Managing Autism Spectrum in Teens and Young Adults - Including My 5 Tips for Finding the Right Assistance

Jul 07 , 2022


Julie-Anne Dietz

Managing Autism Spectrum in Teens and Young Adults - Including My 5 Tips for Finding the Right Assistance

8-10 minute read...

My child has been diagnosed with autism!

This statement is either accepted with relief or fear from parents and teachers. Many will immediately also go to... so what now?

The questions most often asked are what does this mean? How does this look? How do we manage the associated behaviours? Do we have to label my child? Will it be forever? What can we do right now?

The AEIOU Foundation for children with autism clearly states that autism is  lifelong developmental disorder. It affects 1 in 70 people and is more prevalent in males than females. They also state that early intervention makes a difference. It makes a difference to a child's development, by helping them to develop important skills to encourage independence, as well as increase their ability to communicate and create opportunities for inclusion.

Scientists have investigated genetics, genomics, environment, proteins, toxins, vaccines, diet and immune systems. Up until now, science has yet to identify a cause with sufficient, robust evidence that explains ASD.

My favourite statement from the AEIOU Foundation is this. We don't want to 'fix' autism, we want to help children overcome the disabling aspects of autism so they can... live their best life.

Not withstanding the critical importance of early intervention, I believe we need to recognise that support shouldn't stop at childhood. These 'kids' grow up. They become tweens, then young adults and then adults with autism. I hope you find the detail in this month feature blog both useful and interesting. 

  July 2022 Feature Blog 

Managing Autism Spectrum in Teens and Young Adults

Recently, I have noticed a group that seems under represented in terms of understanding, acceptance, avenues of support and interpretation of desired treatments by the experts.

The group that I am referring to is the Teens and Young Adults With an Autism Spectrum Diagnosis.

In children with ASD, challenging behaviors are a significant problem that can interfere with nearly all aspects of daily life. Later, as these 'children' grow into adulthood, their bodies become larger and they become stronger. Sometimes, these behaviors can become even more severe, significantly reducing these individuals' quality of life.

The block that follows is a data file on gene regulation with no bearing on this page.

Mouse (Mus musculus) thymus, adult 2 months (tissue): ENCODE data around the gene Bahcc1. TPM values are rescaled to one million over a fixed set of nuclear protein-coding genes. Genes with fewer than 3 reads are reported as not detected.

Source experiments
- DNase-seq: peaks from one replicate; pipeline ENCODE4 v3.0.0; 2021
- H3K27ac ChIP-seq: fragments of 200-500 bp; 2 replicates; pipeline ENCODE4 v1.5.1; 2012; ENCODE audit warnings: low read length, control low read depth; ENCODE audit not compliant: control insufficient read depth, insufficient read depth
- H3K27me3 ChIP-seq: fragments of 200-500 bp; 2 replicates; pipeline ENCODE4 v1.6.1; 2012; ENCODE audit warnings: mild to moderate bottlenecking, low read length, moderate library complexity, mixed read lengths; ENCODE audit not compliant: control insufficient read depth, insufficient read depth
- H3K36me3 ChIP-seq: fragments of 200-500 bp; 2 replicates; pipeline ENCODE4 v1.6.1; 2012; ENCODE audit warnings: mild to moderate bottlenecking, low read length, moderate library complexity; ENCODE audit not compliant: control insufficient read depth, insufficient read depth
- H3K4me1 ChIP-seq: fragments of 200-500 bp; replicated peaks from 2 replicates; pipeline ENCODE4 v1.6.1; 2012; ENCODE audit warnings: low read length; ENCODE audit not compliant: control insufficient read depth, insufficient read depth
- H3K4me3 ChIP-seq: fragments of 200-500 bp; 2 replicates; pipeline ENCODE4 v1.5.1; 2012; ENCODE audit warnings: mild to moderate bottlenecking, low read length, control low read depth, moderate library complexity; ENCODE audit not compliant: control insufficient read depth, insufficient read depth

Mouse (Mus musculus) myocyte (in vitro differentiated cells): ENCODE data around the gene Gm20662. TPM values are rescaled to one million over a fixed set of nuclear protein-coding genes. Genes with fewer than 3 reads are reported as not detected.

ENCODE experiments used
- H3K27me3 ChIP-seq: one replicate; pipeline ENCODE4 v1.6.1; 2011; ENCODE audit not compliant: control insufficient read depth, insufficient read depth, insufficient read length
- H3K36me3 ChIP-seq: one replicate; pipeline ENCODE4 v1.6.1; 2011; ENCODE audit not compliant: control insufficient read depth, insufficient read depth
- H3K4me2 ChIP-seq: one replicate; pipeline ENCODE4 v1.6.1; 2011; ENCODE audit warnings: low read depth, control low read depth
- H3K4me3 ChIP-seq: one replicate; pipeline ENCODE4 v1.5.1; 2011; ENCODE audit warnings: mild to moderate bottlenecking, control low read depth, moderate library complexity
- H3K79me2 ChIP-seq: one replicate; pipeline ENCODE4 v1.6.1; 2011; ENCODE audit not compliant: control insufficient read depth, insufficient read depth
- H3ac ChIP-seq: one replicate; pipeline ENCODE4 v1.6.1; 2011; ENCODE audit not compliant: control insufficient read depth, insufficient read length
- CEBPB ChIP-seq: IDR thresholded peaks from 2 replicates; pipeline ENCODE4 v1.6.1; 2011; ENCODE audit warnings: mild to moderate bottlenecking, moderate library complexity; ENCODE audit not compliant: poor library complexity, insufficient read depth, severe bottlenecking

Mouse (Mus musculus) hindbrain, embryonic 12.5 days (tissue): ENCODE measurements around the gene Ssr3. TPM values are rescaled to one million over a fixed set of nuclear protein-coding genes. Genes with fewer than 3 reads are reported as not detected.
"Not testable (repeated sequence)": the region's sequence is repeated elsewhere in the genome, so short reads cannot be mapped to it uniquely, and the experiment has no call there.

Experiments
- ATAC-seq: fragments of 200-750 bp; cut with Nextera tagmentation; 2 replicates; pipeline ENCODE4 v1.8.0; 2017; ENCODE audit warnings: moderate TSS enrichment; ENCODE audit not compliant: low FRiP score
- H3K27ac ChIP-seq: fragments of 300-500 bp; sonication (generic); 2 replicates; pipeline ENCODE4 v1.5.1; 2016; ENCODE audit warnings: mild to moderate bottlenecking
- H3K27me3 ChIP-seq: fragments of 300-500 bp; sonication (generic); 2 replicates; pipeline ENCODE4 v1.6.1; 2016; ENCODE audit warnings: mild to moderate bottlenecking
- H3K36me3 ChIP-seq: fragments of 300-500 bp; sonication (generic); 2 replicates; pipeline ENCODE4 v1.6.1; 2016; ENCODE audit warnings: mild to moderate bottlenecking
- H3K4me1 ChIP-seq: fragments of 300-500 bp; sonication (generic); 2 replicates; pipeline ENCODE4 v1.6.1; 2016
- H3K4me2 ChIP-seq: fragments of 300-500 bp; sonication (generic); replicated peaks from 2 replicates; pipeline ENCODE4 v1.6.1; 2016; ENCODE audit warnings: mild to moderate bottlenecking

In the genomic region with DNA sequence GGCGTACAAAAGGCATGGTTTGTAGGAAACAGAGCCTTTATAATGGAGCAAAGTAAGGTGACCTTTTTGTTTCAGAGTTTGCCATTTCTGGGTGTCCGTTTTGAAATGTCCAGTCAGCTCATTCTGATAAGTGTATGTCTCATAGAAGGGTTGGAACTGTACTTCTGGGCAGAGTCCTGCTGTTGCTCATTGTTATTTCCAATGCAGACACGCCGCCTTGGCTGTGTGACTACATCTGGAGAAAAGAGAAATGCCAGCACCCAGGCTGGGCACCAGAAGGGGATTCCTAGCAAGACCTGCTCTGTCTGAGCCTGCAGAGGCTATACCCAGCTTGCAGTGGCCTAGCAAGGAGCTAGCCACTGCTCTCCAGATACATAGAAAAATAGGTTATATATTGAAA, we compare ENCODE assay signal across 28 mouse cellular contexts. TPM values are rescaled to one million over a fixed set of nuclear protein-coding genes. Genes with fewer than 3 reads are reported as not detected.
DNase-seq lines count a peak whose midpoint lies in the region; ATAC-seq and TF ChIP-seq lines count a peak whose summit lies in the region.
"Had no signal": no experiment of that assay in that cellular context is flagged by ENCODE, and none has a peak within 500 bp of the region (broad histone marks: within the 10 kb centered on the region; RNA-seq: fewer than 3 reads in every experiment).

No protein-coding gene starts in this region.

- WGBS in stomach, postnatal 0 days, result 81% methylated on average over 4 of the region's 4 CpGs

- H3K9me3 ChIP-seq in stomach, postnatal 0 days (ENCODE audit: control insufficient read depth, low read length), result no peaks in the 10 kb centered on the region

Our Case Study

I have a nephew who is an adult now. He is high functioning, well educated and holds double degrees in bio chemistry and science. He works in this chosen field and every day manages the same issues he managed as a child with autism. Sensory overload, understanding social cues and communicating clearly with others.

His behaviours, as a child with autism were very typical of a child with sensory overload but without the understanding of why he had heightened responses to these overload situations.

I know of families who have searched high and low for a good practitioner in our area, but finding someone with training in ASD and the issues surrounding Teens and Young Adults With an Autism Spectrum Diagnosis can be overwhelming and frustrating. My nephew is a fine man. He is kind and calm and is managing himself well, but what of those Teens and Young Adults With an Autism Spectrum Diagnosis who aren’t fitting in, and find life difficult? I worry for these kids.

ASD is considered a lifelong diagnosis, though prevalence rates among teens and young adults are still forthcoming. Although precise prevalence data is not readily available, mental health problems often persist from childhood into adolescence (Simonoff et al., 2013), and some suggest problems may be exacerbated during the teen years due to difficulties with social norms, anxiety, and depression. Furthermore, the risk of suicide during the adolescent years has been found to be notably higher for those with an ASD diagnosis than neurotypical peers (Cassidy et al., 2014), despite this being an understudied phenomenon (Richa, Fahed, Khoury, & Mishara, 2014).

Early and Pre-teen Years Vs Teens and Young Adult ASD

As a teacher of 25 years and being involved in disabilities for over 50 years, I have seen wide and varied movement in beliefs of why and how autism happens.

It appears to me that Autism Spectrum Disorder is well recognised and well supported with Early Intervention Strategies for kids with autism.

I have even heard some of my former colleagues wonder if the kids in their class will grow out of their conditions or (magically) change towards functioning ‘normally’.

However, what Clinicians find are the specific problems, such as stimming and anxiety are often enduring conditions and treatment approaches, such as Cognitive Behaviour Therapy (CBT), psychoeducation, and social identity theory, are recommended treatment options for the early-year career clinicians.

This is all good BUT, it appears that further understanding and expertise is required on how best to treat the Teens and Young Adults With an Autism Spectrum Diagnosis.